We spoke to Joanna Brewis about the report and what conclusions her team drew from their research on both an academic and personal level. Joanna told us of the research: “We realised both during and after working on the report just how taboo menopause is as a subject but at the same time how women and men alike want to know more about it, as it is also shrouded in mystery. We firmly believe that menopause is not (just) a women’s issue in the sense that it can affect the colleagues, managers, partners, family and friends of the mid-life woman who is experiencing it.”
“Menopause should probably be rendered as menopauses plural as every woman’s experience is different. Not all women have bothersome symptoms, and some have no symptoms at all apart from changes in their menstrual cycle. However, a significant proportion do experience bothersome symptoms so it is very important that employers take this issue seriously. This is because, first, the UK workforce is getting older and the most rapidly growing group of workers are women over 50. Moreover, the number of new jobs being created is predicted to be more than double the number of new entrants to the labour market in the next few years. Mid-life women can struggle at work, or even leave their jobs, because of their menopause symptoms, but employers need to be able to retain them, especially as labour turnover can be costly.”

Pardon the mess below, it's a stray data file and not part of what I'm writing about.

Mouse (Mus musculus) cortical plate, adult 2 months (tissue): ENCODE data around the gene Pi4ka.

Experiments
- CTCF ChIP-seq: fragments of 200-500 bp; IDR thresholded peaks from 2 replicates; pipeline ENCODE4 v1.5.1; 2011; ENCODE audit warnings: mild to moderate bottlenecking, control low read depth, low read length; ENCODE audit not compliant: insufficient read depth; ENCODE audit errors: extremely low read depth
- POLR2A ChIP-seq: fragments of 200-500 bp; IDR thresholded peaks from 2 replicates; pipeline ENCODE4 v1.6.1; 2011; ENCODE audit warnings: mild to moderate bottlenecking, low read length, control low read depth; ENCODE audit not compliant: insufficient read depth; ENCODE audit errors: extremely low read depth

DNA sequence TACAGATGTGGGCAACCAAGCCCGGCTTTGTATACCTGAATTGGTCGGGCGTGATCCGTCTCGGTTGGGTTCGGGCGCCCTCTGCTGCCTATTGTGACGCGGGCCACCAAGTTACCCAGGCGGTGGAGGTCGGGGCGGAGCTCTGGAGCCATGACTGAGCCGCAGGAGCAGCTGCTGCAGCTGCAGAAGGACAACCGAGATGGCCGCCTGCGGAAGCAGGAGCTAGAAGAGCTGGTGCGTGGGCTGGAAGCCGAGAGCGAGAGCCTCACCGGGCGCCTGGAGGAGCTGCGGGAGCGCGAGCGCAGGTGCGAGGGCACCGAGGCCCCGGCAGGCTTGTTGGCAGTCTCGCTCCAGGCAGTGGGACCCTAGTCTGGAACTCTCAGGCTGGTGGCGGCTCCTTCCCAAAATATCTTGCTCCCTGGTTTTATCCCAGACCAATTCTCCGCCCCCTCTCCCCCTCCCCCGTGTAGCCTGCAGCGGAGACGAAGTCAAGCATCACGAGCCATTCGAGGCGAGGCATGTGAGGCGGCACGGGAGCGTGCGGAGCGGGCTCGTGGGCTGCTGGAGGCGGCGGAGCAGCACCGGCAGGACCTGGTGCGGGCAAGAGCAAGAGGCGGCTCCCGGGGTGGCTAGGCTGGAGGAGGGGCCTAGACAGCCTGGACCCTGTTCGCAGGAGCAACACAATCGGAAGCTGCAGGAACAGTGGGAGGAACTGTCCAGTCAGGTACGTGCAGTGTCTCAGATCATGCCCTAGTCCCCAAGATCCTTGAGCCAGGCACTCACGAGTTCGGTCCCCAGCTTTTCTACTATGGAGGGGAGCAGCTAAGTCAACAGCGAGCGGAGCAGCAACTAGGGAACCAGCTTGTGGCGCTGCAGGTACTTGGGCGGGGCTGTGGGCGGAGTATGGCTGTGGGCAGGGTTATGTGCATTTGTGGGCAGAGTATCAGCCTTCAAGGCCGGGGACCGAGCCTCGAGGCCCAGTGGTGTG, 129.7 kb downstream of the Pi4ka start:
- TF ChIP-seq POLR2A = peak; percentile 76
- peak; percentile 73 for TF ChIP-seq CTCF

What is clear from the research is that some women are leaving their employment due to the negative effects of their symptoms and the inability or unwillingness of employers to accommodate them. Joanna notes that “…there is also the social responsibility case: ensuring that mid-life women are supported at work during menopause because it is the right thing for employers to do, and allows them to continue earning an income and deriving the many psychological benefits of work for as long as they wish.”
Equality and diversity training encompassing menopause will form a solid foundation for any such initiative.
Almost a year on from the report, the question remains: have employers taken the issue seriously? Joanna tells us: “We are delighted that so many organisations are realising just how significant this topic is, the Royal Mail, RSPB, E.ON. Severn Trent Water, the University of Leicester, Aviva, several police services and the Environment Agency amongst them. A menopause policy or set of guidelines which provides options for women including occupational health support, flexible working patterns, workwear or uniforms made of breathable, natural fabrics, a tailored absence policy, access to cold water, natural light and good ventilation amongst other mechanisms represents sensible, business-savvy and socially responsible leadership. Equality and diversity training encompassing menopause will form a solid foundation for any such initiative.”
The message is clear: “The menopause needs to be normalised, at work as elsewhere. We want to see it become a run of the mill conversation topic in organizations, just as pregnancy and maternity leave are.”